2011 Domaine Bouchard Père et Fils Corton-Charlemagne Grand Cru (Pre-Arrival)

SKU #1123578 92-94 points Stephen Tanzer's International Wine Cellar

 Good pale yellow. Pure, scented nose offers aromas of lime, pineapple, acacia flower and powdered stone. Sappy, spicy and dense with extract, boasting lovely definition and a pronounced mineral character. Finishes saline, savory and dry, with a tactile crushed stone quality. The percentage of new oak here will only be about 10% by the time of the bottling (it's aging mostly in one- and three-year-old barrels).  (9/ 2012)

91-94 points Wine Spectator

 The last white to be bottled, the Corton-Charlemagne is shy in aroma, hinting at citrus, pear and chalk. Slightly more generous than the Perrières, it evokes lemon and mineral flavors backed by ample acidity, finishing very long.  (2/ 2013)

93 points Allen Meadows - Burghound

 A pungent and well-layered nose features notes of green apple, grapefruit, lemon peel and wet stone. There is outstanding power and excellent punch to the beautifully well-delineated big-bodied flavors that exude a fine minerality on the saline-infused, explosive and hugely long finish. This is a very impressive effort that is blessed with notably good underlying material and this will require resting for the better part of a decade in a cool cellar.  (4/ 2013)

Jancis Robinson

 12-14 months in barrel, up to 20% new. Attractive aroma of lemon and clementine, the fruit outshining the oak on the nose though the latter more in evidence on the palate... 17/20 points.  (2/ 2013)

K&L Notes

Big and rich, with surprisingly approachable charm for a young Crton Charlemagne. Some tropical notes, and hints of lime blossoms. Lots of weight on the palate, with a great deal of power and an open nature that promises more to come.

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Price: $149.99

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Varietal:

Chardonnay

- It's hard to believe that up until about 30 years ago, this extremely popular varietal hid behind the veil of geographical names like Chablis and Puligny-Montrachet. Now grown all over the world and bottled by its varietal name, Chardonnay has achieved a level of branding unlike any other wine. Surprisingly, though, what you get when you buy Chardonnay can differ greatly from country to country and even within one country, depending on the climate where it's grown and how it is vinified and aged. From fresh, crisp and minerally with apple and lemon notes to rich and buttery with tropical fruit overtones, Chardonnay runs the gamut. In France's Burgundy, Chardonnay is the source of the prized wines of Chablis, Corton-Charlemagne, Mâcon, Meursault and Montrachet. It also the foundation of exceptional Champagne, where it is blended with Pinot Noir and Pinot Meunier or vinified on its own into Blanc de Blancs. It is also extremely popular in California, and is gaining popularity in Australia, New Zealand, Italy, Spain and South Africa.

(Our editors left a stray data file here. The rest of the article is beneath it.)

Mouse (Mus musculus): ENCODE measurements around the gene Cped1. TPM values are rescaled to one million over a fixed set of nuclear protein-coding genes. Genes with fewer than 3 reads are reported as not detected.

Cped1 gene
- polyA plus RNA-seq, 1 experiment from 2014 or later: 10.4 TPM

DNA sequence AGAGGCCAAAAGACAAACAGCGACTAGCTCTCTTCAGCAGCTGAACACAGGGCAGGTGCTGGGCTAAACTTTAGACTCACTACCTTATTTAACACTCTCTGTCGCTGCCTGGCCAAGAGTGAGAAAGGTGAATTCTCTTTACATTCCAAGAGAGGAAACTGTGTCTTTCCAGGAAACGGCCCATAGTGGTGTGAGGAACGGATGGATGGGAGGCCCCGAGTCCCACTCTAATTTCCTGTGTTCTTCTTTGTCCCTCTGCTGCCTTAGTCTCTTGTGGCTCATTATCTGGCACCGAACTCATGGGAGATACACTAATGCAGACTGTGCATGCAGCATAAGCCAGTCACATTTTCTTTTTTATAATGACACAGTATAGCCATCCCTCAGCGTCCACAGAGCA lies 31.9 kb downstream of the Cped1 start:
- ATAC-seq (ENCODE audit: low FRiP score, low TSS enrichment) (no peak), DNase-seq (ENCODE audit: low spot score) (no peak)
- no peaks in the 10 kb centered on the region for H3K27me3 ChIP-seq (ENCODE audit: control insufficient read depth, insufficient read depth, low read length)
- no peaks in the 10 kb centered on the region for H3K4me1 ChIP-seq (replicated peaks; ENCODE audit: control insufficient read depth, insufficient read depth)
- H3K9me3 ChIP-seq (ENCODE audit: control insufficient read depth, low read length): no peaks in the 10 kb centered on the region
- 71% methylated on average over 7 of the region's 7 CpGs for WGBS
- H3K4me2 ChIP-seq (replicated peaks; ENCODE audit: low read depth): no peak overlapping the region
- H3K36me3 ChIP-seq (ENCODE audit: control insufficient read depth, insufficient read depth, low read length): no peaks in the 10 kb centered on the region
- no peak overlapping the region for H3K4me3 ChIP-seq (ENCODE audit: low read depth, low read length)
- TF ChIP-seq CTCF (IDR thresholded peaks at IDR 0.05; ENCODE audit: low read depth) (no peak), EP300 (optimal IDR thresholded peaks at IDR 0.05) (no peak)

Country:

France

- When it comes to wine, France stands alone. No other country can beat it in terms of quality and diversity. And while many of its Region, Bordeaux, Burgundy and Champagne most obviously, produce wine as rare, as sought-after and nearly as expensive as gold, there are just as many obscurities and values to be had from little known appellations throughout the country. To learn everything there is to know about French wine would take a lifetime. To understand and appreciate French wine, one only has to begin tasting them. Click for a list of bestselling items from all of France.
Sub-Region:

Burgundy

- The province of eastern France, famous for its red wines produced from Pinot Noir and its whites produced from Chardonnay. (Small of amounts of Gamay and Aligoté are still grown, although these have to be labeled differently.) The most famous part of the region is known as the Côte d'Or (the Golden Slope). It is divided into the Côte de Beaune, south of the town of Beaune (famous principally for its whites), and the Côte de Nuits, North of Beaune (home of the most famous reds). In addition, the Côte Chalonnaise and the Mâconnais are important wine growing regions, although historically a clear level (or more) below the Côte d'Or. Also include by some are the regions of Chablis and Auxerrois, farther north. View our bestselling Burgundy.
Specific Appellation:

Corton

- The hill of Corton, an escarpment topped with a forest, overlooks the Grand Cru vineyard of Corton and the towns of Ladoix-Serrigny and Aloxe-Corton in the Côte de Beaune. This is the first area south from the town of Beaune. Corton is the sole Grand Cru red of the Côte de Beaune. The southeast portion of this vineyard produces Grand Cru white, and is called Corton Charlemagne. Famous Premier Cru vineyards are Corton Bressandes, Corton Renardes and Corton Clos du Roi.